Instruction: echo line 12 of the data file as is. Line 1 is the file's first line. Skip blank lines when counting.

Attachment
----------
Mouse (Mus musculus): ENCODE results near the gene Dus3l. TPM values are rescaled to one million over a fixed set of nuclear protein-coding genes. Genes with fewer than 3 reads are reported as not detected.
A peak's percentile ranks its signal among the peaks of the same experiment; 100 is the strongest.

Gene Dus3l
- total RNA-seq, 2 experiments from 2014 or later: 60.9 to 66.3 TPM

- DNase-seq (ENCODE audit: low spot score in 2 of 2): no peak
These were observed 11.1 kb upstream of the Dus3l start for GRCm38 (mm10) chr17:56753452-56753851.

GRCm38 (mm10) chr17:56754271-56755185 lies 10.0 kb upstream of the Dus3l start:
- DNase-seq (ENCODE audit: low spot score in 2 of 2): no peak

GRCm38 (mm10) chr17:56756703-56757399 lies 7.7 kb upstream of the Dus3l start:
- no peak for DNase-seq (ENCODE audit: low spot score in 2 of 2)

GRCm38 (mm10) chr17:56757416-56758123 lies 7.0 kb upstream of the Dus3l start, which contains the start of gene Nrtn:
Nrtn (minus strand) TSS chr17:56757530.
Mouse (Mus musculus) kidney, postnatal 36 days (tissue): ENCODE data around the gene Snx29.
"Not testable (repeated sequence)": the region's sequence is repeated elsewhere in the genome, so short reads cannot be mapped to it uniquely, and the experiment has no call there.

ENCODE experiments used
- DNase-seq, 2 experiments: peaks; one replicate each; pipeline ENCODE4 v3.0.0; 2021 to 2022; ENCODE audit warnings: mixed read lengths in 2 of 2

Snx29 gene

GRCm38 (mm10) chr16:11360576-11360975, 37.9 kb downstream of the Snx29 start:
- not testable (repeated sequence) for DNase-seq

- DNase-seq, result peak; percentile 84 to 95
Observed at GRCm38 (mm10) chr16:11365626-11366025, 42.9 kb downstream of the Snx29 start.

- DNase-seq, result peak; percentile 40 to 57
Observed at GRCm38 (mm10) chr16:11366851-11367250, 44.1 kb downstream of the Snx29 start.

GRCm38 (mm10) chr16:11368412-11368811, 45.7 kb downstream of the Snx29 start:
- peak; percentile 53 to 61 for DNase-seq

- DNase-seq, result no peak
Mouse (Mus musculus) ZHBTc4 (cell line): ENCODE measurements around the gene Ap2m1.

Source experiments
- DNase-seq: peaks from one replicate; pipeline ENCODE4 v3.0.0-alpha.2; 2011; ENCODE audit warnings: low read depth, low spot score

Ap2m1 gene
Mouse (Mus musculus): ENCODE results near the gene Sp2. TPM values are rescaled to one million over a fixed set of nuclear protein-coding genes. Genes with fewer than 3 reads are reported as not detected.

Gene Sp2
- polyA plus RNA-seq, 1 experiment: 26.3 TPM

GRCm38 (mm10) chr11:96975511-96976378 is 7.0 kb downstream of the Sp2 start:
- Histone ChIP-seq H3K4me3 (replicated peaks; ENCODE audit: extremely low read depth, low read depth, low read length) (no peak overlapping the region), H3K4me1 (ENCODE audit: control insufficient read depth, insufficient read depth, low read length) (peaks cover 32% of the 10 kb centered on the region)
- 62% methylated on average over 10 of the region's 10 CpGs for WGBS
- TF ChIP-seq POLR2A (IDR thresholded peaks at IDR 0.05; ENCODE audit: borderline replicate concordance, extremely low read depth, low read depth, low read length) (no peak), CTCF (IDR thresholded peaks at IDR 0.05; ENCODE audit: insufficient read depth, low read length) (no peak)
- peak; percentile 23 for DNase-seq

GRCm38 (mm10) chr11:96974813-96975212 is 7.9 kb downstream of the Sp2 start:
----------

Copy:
Nrtn (minus strand) TSS chr17:56757530.